Policy Examples

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Policy is an important part of establishing expectations of employees in the workplace. They outline specific behaviors that are acceptable or not acceptable and define specific consequences for violations. Policies are written specifically for each workplace. The purpose of this section is to provide examples of policies that can impact employee health and to provide suggestions on how a company can improve the policy to better support employee mental health. It’s best to consult the appropriate departments, including legal, when considering policy updates at your workplace.


  • Physical Environment
    Physical safety protects mental wellness and promotes job satisfaction. Policies that address physical safety and prevent bodily harm while at work should be central to the workplace.
  • Cultural Environment
    An open, positive work environment and culture that fosters acceptance and a sense of caring promotes mental wellness. Policies can either exacerbate toxic work conditions or help the workforce flourish and increase productivity. Take time to examine current work policies and survey employee satisfaction to improve the work culture. Do employees feel safe to voice their discontent? Are employees allowed to share critical feedback of management? Transparency and openness with how business is done can make things better.

Time Away From Work

  • Sick and Safe Leave
    Mental health is part of SSL and should be included in your SSL policy (example: allowing “mental health days”). Designating “mental health issue” as a valid reason for time off is another good way your company can help destigmatize mental illness and demonstrate a commitment to improving mental health and wellness of your employees. Always follow any local, state, or federal laws regarding PTO or SLL.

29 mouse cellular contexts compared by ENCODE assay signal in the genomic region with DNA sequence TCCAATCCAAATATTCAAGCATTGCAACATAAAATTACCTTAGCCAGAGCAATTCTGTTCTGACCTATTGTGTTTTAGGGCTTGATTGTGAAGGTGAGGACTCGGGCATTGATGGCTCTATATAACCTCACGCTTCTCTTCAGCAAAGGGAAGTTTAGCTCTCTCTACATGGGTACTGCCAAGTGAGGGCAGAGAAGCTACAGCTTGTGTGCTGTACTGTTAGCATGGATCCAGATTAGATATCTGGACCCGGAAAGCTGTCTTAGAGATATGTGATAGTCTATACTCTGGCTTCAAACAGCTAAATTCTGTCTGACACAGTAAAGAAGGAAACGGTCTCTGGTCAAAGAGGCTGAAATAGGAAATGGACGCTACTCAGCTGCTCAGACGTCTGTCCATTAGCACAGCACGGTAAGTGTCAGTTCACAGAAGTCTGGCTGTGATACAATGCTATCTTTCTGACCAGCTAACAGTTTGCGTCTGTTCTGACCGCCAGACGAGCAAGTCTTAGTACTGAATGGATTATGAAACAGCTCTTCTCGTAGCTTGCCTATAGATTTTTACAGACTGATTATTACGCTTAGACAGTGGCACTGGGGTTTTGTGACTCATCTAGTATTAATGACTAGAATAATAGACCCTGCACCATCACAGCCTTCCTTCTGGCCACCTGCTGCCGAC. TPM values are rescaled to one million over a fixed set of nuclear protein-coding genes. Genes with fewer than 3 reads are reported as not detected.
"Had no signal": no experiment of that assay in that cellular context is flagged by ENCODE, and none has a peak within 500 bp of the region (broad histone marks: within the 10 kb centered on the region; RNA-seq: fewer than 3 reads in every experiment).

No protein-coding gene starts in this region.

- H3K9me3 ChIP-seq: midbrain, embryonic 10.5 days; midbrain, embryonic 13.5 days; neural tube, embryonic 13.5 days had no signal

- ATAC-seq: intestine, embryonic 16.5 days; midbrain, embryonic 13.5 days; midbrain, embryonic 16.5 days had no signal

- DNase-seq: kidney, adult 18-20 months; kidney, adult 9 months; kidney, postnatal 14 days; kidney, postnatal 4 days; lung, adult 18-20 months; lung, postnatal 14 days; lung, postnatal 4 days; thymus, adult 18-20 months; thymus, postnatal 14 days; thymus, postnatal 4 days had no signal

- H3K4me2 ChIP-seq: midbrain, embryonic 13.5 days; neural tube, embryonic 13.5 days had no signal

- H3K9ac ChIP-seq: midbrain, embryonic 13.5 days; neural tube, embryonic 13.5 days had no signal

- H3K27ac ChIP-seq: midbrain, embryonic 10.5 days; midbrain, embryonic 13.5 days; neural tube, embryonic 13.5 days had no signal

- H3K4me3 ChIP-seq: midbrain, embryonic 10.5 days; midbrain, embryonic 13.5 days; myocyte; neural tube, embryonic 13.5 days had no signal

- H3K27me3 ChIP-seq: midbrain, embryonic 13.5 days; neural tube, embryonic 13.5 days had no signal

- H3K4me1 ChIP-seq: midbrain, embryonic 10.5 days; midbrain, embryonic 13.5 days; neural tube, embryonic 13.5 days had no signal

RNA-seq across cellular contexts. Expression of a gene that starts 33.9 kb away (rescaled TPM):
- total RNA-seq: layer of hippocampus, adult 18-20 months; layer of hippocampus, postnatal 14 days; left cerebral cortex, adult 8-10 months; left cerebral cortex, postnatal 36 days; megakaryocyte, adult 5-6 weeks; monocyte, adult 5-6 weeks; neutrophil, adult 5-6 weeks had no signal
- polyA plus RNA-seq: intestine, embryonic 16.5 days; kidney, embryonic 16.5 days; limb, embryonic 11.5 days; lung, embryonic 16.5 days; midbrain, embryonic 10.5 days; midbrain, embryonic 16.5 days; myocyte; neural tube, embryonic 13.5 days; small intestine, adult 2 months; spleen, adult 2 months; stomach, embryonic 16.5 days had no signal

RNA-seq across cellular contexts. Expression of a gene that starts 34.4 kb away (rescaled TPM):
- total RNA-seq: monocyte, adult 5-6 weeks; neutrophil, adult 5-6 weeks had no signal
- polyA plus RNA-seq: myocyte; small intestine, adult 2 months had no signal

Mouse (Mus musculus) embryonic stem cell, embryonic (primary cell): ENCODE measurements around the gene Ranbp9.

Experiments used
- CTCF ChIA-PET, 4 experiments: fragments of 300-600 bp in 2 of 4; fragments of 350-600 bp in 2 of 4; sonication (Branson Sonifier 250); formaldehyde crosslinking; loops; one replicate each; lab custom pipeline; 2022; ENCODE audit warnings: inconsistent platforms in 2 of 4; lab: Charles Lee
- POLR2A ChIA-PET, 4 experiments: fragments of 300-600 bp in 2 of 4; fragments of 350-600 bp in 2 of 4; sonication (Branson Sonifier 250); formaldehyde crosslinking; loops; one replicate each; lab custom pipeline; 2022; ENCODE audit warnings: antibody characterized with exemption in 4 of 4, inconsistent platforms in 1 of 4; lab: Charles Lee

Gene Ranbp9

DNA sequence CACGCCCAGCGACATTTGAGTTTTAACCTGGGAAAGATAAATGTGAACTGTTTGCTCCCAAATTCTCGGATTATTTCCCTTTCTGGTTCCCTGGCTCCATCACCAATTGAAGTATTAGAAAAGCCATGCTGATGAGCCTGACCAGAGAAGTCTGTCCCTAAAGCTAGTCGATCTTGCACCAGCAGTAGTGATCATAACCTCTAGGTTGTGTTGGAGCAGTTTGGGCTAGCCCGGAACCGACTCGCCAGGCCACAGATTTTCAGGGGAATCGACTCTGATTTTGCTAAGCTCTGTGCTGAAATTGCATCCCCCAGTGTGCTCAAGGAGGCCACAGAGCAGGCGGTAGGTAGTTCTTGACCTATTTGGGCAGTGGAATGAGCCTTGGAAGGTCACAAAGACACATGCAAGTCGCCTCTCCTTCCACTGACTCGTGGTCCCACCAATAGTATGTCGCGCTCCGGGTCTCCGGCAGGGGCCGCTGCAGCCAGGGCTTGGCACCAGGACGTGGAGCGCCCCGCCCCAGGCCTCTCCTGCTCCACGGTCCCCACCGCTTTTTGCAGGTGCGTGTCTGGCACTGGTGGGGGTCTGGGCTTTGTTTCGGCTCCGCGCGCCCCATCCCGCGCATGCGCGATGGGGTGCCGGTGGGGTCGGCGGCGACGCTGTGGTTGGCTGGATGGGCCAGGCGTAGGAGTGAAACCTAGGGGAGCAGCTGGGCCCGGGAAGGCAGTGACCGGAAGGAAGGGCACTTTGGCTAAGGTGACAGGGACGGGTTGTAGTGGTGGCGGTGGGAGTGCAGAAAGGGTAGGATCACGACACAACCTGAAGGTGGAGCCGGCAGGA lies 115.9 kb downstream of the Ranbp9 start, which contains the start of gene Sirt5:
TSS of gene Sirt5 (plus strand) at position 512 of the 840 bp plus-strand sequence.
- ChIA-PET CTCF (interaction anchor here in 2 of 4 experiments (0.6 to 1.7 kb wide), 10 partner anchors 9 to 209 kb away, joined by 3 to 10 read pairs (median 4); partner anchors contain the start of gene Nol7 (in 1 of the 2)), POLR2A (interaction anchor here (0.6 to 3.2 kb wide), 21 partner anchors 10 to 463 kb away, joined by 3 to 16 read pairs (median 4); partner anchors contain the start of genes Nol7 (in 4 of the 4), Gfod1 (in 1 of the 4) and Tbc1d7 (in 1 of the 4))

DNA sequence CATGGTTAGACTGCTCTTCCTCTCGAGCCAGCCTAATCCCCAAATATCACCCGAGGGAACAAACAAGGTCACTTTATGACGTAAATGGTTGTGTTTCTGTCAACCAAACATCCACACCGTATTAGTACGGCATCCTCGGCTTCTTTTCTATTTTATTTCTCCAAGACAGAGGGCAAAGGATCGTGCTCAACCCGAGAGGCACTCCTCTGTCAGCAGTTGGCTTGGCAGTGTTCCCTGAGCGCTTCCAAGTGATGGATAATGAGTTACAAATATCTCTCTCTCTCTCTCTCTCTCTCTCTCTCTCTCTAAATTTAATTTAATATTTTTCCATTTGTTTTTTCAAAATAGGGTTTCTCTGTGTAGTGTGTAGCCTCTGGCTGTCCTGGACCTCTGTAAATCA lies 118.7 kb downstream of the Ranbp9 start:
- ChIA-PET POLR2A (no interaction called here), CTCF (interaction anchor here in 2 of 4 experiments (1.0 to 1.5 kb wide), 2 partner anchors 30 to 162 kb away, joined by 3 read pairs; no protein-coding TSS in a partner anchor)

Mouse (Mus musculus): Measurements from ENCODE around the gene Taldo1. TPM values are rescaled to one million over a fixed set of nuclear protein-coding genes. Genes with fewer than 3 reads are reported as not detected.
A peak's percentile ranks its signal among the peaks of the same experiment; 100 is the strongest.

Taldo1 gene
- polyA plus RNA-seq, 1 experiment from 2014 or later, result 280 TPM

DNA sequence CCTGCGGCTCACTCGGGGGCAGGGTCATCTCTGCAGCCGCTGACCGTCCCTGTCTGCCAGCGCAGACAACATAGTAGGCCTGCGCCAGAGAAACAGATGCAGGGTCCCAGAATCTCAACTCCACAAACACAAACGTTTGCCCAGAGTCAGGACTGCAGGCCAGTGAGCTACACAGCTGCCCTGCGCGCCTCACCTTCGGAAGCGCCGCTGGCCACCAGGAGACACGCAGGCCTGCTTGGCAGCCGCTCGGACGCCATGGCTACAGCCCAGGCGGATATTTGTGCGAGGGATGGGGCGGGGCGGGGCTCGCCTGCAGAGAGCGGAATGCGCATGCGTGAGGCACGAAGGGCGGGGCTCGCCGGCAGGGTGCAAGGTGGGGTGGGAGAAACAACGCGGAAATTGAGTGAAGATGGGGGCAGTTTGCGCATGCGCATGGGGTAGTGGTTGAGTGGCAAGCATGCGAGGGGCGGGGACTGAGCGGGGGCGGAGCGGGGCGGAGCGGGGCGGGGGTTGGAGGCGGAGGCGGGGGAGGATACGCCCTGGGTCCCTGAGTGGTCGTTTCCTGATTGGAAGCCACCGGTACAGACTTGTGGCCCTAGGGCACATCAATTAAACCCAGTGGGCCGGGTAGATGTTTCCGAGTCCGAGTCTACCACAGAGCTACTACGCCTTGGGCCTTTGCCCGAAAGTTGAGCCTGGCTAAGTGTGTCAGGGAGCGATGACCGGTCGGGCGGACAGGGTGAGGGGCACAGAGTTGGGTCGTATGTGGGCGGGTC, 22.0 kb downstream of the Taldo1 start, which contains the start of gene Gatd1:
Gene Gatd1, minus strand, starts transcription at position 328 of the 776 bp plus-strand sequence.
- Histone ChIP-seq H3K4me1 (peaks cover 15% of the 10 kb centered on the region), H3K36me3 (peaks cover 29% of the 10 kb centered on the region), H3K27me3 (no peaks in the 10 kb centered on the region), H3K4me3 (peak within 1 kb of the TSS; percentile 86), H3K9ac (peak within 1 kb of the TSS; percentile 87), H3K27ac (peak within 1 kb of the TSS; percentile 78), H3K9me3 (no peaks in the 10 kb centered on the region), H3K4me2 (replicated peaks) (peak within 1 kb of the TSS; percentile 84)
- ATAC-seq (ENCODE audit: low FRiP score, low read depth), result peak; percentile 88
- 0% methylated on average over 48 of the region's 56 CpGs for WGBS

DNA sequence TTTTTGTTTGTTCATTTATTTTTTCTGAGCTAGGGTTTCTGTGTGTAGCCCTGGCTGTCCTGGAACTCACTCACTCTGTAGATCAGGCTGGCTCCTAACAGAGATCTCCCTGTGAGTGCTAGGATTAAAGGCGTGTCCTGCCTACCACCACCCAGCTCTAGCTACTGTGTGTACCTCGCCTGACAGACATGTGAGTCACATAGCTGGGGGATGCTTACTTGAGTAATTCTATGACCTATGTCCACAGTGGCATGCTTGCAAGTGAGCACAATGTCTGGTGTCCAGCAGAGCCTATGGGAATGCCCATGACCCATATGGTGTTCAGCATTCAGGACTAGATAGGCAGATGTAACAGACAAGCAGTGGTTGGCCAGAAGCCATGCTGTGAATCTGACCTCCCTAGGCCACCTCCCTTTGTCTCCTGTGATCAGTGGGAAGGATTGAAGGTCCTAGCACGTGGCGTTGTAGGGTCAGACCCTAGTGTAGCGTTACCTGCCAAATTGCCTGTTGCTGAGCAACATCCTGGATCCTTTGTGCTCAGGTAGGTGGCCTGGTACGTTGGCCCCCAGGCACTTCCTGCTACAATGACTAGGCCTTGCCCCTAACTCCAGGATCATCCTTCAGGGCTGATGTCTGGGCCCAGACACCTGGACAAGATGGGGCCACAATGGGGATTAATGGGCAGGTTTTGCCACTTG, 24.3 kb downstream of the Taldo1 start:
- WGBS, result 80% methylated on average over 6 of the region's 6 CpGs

• Vacation
    Employee burnout is a significant concern to employers and can lead to costly employee turnover. Implementing a policy surrounding the ability for employees to purposefully take time off when needed is important to sustaining employee productivity. Whether your company uses Paid Time Off (PTO) for vacation or vacation is a separate policy, it should clearly explain how much time an employee has off designated for vacation, the process of requesting vacation time, when time can or cannot be used for vacation, and other considerations specific to your workplace or industry.
  • Leave of Absence
    An extended leave from work like bereavement leave or medical leave is a necessary benefit to offer employees. This includes both paid or unpaid leave. Support employee mental health further by clearly communicating about mental illness and mental health issues when defining reasons for leave. This not only provides clarity to an employee on what type of leave is included in their benefits package, but also helps break down negative stigma, reduces fear surrounding emotional or psychological issues, and maintains a supportive work culture. Again, always follow local, state, and federal laws regarding extended leave.

Return to Work